THE AGE OF FABULOUS WOMEN
by Joyce Marcel
American Reporter Correspondent
DUMMERSTON, Vt. -- Back when I was in high school, women didn't play sports, although we were allowed to swim. So now I watch with awe and joy as those young Olympic women fly into the air on snowboards, turn somersaults on skis, or race down silvery ice on thighs as powerful as steel girders, or shoot and ski and race and pant and sweat and win and lose in front of the entire world. Yes, I keeping thinking, we have finally entered the age of fabulous women.
It's not only in the Olympics that we are seeing this fabulousness. The New York stage happens to be full of it -- fabulous women reveling in their own fabulous lives. Last year, for example, in New York I saw the prize-winning "The Syringa Tree," a fascinating one-woman show written and performed by Pamela Gien.
The theater, a tiny jewel box located on the Upper East Side, was so new to me that I had to call the TransitAuthority to get bus directions. The play is set in Johannesburg, South Africa. It begins in 1963, in the early days of apartheid, when the heroine, Elizabeth, is six years old. Gien, barefooted and slender in a full-skirted dress, is the high-spirited Elizabeth, taking a spellbound audience through her experiences as the daughter of a white doctor who treated blacks when it was dangerous to do so, through the struggle to end apartheid, through to her maturity.
After the play, I was still so spellbound that I forgot all about the buses and walked 45 blocks back to the apartment where I was staying.
Just a few months ago, I went back to New York to see another fabulous woman in a one-woman show. Elaine Stritch was playing at the Papp Theater then (she has since moved to Broadway), and all the tickets had been sold out months before. Determined, my cousin and I sat in the theater lobby from 2 p.m. until 7:40, when two tickets finally became available.
Then we grabbed a much-needed sandwich and allowed ourselves to betransported by the witty, rueful and wry Stritch as she talked and sangabout her experiences in the American theater. (These experiences included dating Marlon Brando and still keeping her virginity, serious drinking problems, and introducing incomparable Stephen Sondheim songs to the world.)
Another fabulous diva whose work I've loved for years, Bea Arthur, is on Broadway now doing her own one-woman show, so I'll be going back to New York soon. And the marvelous Anne Bancroft opens Sunday in Edward Albee's new play about the dramatic sculptor Louise Nevelson.
Meanwhile, HBO this week gave us another fabulous woman, Eve Ensler. Her "The Vagina Monologues" has played all over the world, but nowwe can see at home an entire play built around a word we certainly didn'tspeak out loud when I was a girl.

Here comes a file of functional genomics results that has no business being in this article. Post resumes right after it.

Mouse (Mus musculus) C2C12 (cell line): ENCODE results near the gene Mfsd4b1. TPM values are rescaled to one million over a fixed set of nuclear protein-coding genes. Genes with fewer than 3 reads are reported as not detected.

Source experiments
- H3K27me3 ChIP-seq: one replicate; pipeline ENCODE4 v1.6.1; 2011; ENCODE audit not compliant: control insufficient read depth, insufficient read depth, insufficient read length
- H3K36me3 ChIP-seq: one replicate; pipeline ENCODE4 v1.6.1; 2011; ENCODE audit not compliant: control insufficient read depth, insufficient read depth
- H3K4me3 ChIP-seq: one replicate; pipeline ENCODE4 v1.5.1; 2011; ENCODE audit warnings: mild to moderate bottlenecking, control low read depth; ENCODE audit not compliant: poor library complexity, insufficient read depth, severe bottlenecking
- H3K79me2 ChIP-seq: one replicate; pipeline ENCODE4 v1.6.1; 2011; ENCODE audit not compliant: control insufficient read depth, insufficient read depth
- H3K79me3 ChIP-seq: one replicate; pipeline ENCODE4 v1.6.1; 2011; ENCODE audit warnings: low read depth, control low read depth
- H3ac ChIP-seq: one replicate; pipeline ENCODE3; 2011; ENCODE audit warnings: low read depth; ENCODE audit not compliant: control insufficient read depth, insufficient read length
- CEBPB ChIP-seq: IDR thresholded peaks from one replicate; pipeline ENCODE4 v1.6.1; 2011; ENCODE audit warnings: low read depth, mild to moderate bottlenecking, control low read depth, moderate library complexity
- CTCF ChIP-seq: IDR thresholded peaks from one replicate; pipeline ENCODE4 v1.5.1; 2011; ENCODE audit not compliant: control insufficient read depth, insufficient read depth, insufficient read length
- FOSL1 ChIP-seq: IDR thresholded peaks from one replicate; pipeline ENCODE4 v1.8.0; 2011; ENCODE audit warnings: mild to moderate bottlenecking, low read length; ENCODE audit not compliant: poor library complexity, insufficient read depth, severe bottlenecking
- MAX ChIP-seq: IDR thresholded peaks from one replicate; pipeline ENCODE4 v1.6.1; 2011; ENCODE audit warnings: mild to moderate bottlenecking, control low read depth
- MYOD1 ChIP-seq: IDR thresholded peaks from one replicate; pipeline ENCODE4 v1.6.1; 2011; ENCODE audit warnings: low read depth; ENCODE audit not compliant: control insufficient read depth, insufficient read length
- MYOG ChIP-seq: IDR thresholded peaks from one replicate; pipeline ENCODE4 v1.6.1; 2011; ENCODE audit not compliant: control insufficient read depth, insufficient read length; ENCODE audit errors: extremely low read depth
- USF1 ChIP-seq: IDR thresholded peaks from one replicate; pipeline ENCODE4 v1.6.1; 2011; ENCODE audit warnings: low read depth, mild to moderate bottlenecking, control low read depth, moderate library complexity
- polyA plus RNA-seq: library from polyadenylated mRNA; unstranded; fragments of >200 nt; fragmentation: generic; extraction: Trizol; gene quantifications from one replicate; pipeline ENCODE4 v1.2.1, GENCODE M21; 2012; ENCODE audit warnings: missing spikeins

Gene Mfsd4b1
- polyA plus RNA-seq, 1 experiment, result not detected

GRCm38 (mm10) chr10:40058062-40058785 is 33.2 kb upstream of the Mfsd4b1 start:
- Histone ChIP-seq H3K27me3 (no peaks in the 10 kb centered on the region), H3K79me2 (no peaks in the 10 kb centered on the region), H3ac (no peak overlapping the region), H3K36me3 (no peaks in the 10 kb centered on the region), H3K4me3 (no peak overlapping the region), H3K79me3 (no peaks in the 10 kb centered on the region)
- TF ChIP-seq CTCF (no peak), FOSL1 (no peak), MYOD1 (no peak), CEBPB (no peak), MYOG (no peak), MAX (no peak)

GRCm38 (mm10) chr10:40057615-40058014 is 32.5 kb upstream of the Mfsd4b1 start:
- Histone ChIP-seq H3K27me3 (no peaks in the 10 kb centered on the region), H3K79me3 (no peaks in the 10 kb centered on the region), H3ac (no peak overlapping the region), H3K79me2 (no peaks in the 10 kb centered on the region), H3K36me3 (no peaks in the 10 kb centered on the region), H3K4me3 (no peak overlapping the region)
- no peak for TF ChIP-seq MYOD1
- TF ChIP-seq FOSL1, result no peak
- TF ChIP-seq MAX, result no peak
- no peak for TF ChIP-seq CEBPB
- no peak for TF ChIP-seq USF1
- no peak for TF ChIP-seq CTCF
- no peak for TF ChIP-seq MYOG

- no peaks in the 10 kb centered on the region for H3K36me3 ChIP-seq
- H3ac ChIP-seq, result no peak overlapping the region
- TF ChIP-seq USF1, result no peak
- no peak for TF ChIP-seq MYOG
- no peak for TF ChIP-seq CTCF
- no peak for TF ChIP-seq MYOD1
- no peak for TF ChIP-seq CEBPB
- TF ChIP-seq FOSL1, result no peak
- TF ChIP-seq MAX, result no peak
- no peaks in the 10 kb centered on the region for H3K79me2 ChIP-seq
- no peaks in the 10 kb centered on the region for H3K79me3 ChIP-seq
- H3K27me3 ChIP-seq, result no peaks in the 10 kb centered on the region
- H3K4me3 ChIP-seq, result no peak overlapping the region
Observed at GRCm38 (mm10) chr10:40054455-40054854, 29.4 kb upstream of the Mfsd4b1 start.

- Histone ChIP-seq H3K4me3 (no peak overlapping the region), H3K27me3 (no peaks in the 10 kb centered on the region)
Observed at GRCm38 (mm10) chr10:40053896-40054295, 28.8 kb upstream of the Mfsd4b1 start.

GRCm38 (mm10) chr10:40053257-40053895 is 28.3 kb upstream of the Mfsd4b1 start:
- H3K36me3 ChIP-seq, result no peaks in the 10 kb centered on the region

The fiercely intelligent and entertaining Ensler spent years interviewing and collecting stories from women all over the world, then created character-driven monologues about their experiences with love and childbirth and rape and loneliness and adventure. Her work has now been turned into a world-wide movement to stop violence against women.
And speaking of fabulous women in show business, my 84-year-old mother called on Sunday to tell me how her latest play is going, down ather Florida condominium. This is her 26th musical, I believe, one she wrote and is now directing and choreographing.
According to her, the clubhouse is filled with people painting sets, practicing dances, and building props. Between the performers, the backstage people and the audience, over 1,000 people get involved in these shows every year. My mother struggled all of her life to reconcile marriage and children -- the only real option she had when she was a girl -- with her love of musical theater. Maybe that's why, when Betty Friedan came along with "The Feminine Mystique," I was predisposed to leave my early marriageand "become the man I wanted to marry."
In the rush of second-wave feminism, some women started magazines,others went back to school and started careers, and still others foundedorganizations that helped other women. I was different; I took to the roadfor a life of adventure. It turned out that the man I wanted to marry wasJack Kerouac. Who knew?
Thanks to the radical, terrifying, heretical idea that women can do whatever they want, we got the precious Title IX, which mandated sports for women in schools. More than anything else, it has led to what we see now atthe Olympics.
We also got female corporate executives, female journalists covering the war in Afghanistan, women like Oprah and Martha Stewart who have built financial empires around their own interests and personalities, Rosie O'Donnell finally coming out, Hillary Clinton going out on her own,civil unions, and many other things, some good, some not.
Of course there have been steps backward, too, such as First Steppford Wife Laura Bush, and those tacky retro ice dancers in their expensively tattered clothes. The number of women leading Fortune 500 companies is still in the single digits, and women in other male-dominated fields are still having a hard time. The working world is unkind to people who want to parent. The military is trying, but it's not entirelyreconciled to women in traditional male roles. We may have a long way to go, baby, but in my lifetime I've seen women become a normal and accepted part of the greater American culture, achieving fabulousness on their own and being rewarded for it. There aren't as many firsts as there used to be, although Tuesday night, we watched the first black athlete ever to win gold at a winter Olympics -- a woman on a bobsled, no less.
It all makes me very, very happy.
Joyce Marcel is a freelance journalist who writes aboutculture, politics, economics and travel.